Best medicinal herbs to grow in your garden home herbalism electricity usage by state

This list of the best medicinal herbs to grow in your garden is ideal for those just beginning their herbal journey. When you cultivate your own herbs, you won’t have to worry about positively identifying the plants as you would with plants growing in the wild. You will also know how the plants were grown, ideally organically without herbicides and pesticides, and away from pollutants.

Calendula is one of the most beautiful herbs to have in the garden. It’s cheery and bright. It’s also one of the most useful. It can be used fresh right out of the garden or dried for later use. Calendula is sometimes called pot marigold but it is not to be confused with the garden variety of marigold. Look for Calendula officinalis.

Externally, it can also be used for lymph congestion by applying as a massage oil to the congested area. Calendula is one of the best skin healing herbs and is a wonderful addition to aging skincare cream recipes and wound healing recipes. It encourages cellular repair and growth while also having antiseptic qualities.

Echinacea is also called purple cone flower and is common to many ornamental gardens. The large, showy purple blooms are quite attractive and easy to grow. They are perennial and will also self propagate by seed. Medicinally, you can use all parts of the plant: flower, leaf, seed and root. The species Echinacea purpurea is the largest and most beautiful of the Echinaceas.

Echinacea is one of the top immune enhancing herbs, raising the body’s natural resistance to infection. Take it as a tincture or tea at the first sign of cold, flu, or any respiratory infection. It can also be used externally as an antiseptic for sores, cuts, bites, stings and infections.

It’s most known for its aid in digestive issues, easing gas and stomach cramps, as well as helping with nausea. Basil can be eaten or taken in tea for this purpose. Use it the same way as a mild sedative for nervous irritability, fatigue, anxiety, mild depression and insomnia.

Lavender is one of the most beautiful aromatic plants and is one of the most essential herbs to have in the garden. It’s quite easy to grow if you find a nice sunny, warm location. There are many varieties, but most often Lavandula officinalis or Lavandula angustifolia are grown. Some varieties are more hardy than others. It’s best to purchase plants when beginning rather than starting from seed.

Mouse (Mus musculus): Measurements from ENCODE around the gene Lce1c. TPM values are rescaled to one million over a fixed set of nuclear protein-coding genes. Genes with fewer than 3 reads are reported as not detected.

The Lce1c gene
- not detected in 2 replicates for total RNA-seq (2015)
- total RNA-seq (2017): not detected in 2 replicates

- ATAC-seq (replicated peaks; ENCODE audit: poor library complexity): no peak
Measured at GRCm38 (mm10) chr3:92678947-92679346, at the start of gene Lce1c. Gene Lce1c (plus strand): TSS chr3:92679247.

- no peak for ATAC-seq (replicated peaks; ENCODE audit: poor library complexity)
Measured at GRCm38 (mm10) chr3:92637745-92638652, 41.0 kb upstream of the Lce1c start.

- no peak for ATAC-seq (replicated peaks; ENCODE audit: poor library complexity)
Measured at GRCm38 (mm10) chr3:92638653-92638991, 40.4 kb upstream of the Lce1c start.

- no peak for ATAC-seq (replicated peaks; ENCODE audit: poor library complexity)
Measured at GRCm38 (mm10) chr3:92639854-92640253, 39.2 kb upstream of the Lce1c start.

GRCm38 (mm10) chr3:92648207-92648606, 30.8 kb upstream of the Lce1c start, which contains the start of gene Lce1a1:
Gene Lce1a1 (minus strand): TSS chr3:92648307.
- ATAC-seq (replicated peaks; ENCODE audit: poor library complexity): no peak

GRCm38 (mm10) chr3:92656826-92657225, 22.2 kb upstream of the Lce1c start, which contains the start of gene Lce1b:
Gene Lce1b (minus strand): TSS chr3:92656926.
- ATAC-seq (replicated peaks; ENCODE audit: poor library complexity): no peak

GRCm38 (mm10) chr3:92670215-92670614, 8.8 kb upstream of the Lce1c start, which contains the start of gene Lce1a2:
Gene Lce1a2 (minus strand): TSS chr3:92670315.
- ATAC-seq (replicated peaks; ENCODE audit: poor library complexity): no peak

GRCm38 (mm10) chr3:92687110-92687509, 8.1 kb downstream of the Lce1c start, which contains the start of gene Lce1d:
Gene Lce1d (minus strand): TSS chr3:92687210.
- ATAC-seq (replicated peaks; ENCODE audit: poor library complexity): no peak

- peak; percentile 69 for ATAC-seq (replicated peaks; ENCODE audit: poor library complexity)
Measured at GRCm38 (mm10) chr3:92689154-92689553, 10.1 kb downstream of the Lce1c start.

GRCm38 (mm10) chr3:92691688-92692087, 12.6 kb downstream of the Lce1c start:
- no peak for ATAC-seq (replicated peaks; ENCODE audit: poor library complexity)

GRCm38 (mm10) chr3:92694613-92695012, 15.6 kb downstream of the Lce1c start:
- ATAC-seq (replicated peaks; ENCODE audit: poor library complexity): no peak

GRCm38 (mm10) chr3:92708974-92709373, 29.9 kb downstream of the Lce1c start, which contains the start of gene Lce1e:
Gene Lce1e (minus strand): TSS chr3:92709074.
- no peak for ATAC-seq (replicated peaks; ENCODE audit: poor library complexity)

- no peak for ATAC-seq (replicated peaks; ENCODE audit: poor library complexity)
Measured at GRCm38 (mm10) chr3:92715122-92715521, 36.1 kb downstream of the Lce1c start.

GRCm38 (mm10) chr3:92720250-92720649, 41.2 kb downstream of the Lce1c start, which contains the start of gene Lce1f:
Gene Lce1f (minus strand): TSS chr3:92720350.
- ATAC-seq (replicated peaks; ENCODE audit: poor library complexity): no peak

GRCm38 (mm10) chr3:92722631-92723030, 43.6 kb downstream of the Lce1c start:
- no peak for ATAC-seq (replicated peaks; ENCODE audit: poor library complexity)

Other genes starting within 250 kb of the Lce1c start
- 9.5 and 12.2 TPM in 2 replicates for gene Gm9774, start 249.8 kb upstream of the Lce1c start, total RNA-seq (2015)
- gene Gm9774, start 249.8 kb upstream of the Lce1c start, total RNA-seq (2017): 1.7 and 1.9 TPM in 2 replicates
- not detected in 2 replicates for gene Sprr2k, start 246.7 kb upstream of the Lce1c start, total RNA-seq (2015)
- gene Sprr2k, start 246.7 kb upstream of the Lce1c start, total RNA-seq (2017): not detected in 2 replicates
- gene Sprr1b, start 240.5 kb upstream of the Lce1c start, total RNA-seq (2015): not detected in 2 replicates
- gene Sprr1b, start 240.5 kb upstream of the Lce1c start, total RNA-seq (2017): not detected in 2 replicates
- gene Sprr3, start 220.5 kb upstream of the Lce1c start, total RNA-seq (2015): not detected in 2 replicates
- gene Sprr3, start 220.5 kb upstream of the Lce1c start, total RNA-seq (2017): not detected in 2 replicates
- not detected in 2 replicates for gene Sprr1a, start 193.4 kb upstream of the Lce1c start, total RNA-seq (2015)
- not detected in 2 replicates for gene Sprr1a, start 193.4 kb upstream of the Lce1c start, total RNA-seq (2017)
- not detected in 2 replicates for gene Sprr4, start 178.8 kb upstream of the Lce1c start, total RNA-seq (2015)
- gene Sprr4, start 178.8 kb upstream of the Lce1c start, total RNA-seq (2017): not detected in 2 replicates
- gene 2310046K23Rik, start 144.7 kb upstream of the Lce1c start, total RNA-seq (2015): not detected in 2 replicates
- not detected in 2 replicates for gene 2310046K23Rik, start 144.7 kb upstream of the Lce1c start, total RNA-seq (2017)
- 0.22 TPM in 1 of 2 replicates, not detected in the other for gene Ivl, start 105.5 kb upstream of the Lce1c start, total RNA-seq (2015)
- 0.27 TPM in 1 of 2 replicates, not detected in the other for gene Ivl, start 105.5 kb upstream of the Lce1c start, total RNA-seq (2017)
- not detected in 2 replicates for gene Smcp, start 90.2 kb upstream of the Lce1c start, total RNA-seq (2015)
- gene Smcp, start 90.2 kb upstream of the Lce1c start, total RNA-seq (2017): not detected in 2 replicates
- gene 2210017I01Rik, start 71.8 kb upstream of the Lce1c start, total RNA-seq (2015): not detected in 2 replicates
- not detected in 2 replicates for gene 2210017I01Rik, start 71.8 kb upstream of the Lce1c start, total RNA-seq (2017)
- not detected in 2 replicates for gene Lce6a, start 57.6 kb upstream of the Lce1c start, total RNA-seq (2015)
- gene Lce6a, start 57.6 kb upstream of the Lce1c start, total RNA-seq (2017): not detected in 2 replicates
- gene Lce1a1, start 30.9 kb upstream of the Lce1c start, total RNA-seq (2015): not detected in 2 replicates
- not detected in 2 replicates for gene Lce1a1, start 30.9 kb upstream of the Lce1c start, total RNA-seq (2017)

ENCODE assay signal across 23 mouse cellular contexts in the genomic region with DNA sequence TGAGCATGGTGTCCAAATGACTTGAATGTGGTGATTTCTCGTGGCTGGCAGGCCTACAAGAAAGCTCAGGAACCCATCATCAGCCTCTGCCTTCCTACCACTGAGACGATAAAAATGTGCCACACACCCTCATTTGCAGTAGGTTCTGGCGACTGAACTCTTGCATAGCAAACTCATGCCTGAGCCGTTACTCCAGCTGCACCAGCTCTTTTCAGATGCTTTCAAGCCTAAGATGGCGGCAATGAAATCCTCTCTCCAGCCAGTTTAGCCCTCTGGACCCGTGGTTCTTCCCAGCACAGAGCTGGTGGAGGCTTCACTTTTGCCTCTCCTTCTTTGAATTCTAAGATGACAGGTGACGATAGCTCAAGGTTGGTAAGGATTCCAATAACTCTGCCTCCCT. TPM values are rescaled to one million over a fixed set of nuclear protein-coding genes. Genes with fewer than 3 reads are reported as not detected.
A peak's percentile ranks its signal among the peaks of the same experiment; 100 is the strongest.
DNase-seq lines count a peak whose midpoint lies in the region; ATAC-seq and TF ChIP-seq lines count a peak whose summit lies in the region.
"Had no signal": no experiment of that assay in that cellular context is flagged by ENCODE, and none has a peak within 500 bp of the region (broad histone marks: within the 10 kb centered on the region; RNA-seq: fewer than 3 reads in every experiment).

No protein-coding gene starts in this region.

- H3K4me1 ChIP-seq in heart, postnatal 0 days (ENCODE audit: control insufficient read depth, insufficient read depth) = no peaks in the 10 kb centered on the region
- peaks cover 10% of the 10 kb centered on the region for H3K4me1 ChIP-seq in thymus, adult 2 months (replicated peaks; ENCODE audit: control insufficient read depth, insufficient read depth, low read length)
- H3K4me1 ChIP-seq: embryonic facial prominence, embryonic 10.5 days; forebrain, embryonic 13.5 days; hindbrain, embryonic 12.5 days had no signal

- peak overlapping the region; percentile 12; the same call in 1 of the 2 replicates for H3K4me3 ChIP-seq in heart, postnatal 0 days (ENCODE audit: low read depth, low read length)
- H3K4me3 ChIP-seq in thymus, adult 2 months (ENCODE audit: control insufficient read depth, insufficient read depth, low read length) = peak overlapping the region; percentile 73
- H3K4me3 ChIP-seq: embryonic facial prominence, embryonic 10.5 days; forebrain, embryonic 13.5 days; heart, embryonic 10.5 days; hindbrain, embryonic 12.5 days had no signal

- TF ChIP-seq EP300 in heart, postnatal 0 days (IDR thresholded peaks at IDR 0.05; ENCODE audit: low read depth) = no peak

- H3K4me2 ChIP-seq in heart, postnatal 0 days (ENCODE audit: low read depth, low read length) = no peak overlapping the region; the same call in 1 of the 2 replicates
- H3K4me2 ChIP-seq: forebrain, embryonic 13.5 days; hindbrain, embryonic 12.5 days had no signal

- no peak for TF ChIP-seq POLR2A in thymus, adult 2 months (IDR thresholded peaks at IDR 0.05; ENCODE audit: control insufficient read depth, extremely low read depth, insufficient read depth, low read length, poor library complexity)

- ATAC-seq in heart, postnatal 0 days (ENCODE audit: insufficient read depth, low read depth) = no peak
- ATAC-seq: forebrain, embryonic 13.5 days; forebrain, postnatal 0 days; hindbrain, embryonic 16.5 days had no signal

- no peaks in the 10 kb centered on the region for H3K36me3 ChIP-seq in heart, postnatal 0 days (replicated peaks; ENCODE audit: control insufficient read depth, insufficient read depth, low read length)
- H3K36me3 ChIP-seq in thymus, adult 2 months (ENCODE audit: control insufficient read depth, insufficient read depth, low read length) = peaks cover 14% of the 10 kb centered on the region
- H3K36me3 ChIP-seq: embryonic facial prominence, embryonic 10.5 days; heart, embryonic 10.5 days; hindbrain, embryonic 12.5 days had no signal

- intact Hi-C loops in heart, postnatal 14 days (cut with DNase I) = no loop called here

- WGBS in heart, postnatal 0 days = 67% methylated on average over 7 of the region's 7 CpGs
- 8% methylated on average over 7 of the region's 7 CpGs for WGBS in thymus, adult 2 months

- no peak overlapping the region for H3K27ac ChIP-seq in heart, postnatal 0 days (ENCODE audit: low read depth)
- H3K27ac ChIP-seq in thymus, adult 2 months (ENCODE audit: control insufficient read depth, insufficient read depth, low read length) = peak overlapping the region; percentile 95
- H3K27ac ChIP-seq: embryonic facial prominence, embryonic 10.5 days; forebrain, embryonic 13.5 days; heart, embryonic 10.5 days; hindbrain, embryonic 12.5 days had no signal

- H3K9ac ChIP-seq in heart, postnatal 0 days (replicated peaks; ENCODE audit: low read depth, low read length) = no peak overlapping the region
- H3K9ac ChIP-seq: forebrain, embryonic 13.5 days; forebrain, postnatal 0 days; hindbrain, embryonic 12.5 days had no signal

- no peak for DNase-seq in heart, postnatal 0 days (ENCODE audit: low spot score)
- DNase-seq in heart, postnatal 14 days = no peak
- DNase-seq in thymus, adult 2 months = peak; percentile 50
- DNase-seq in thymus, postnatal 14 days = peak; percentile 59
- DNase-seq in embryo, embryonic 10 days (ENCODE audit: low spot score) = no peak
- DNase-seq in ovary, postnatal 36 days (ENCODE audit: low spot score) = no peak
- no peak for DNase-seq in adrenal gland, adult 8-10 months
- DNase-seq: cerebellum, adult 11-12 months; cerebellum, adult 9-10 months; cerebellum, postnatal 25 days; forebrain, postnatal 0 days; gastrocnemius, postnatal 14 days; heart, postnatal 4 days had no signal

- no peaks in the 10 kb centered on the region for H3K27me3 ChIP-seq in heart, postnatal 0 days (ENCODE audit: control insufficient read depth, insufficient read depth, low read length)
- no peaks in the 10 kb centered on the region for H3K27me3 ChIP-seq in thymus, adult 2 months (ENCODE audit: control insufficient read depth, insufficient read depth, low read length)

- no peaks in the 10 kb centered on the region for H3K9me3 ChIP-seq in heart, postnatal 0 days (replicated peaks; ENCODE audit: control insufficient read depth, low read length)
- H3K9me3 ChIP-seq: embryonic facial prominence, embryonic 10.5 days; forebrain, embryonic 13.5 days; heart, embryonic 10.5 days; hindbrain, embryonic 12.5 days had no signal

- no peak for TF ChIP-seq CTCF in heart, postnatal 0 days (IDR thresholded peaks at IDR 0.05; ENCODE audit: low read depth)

Lavender is a relaxing, calming and uplifting herb with mild anti-depressant activity. Use it for tension, stress, insomnia and headaches. Some also use it for digestive issues. Take it in a tea or tincture. An oil can be made to use externally as an antibacterial, antifungal and antiseptic for many ailments of the skin.

Lemon balm has a delicious lemony flavor. You will want to be sure to grow Melissa officinalis. This herb has a tonic effect on the heart and cardiovascular system. It also is a gentle and effective nerve tonic, useful for tension, general exhaustion, stress, anxiety, grief and mild depression. It can be helpful for children with ADD, ADHD or nightmares.

Marshmallow is a nutritive tonic with mucilaginous properties. Mucilaginous means slippery and gelatinous. This texture is useful for soothing and lubricating irritated and inflamed tissues. In particular, it’s used for dry coughs. It also has an affinity for inflamed or irritated conditions of the digestive system such as gastritis, peptic ulcers and colitis. Many find it useful for urinary infections as well.

The fruit, or chili, of the plant has a long history for strengthening the heart and helping to lower cholesterol. The ways to take cayenne internally are numerous and usually through our food. Many also use it topically to reduce nerve pain due to arthritis, bursitis, muscles and joint pain. Just be careful not to get cayenne into the eyes or other sensitive areas.

Garden sage, Salvia officinalis, is one of those infamous remedies for sore throats. It’s also useful for laryngitis, tonsillitis, bleeding gums, canker sores or any other inflammations of the mouth. Use it as a spray, gargle, mouthwash or swab.

A lesser known use is for hot flashes, fevers and excessive sweating such as night sweats as it helps to cool the system. Nursing mothers find the drying quality helpful for weaning toddlers and drying up milk production. Sage also helps to digest fatty meats and lower cholesterol.

Chamomile is a well-known and gentle herb. It is an excellent remedy for children or elderly whose systems are compromised. That being said, it is also an effective remedy for just about anyone. It’s most useful in three areas: relaxing, digestive and anti-inflammatory.

As a relaxing herb, it helps calm where there is stress, anxiety and insomnia. For digestive issues, drink chamomile tea for colic, gas, indigestion, gastritis or any stomach disorders with tension or inflammation. As an anti-inflammatory it’s used for arthritis and other joint pains and swellings.

Garlic is one of the best medicinal herbs to grow in your garden and one that most herbalists could not be without. Many people think of it as a culinary ingredient, but it is simply loaded with medicinal uses. It’s most valued for boosting the immune system and is excellent for cold and flu. Externally, it’s antimicrobial for all types of skin infections.

Plant it in the fall for a spring harvest or early spring for a fall harvest. The bulbs produce flowering stalks called scapes which can also be used. You can pickle the garlic for a great tasting snack or easily incorporate into all kinds of cooked foods. Be sure to save some of the best cloves for the next planting season.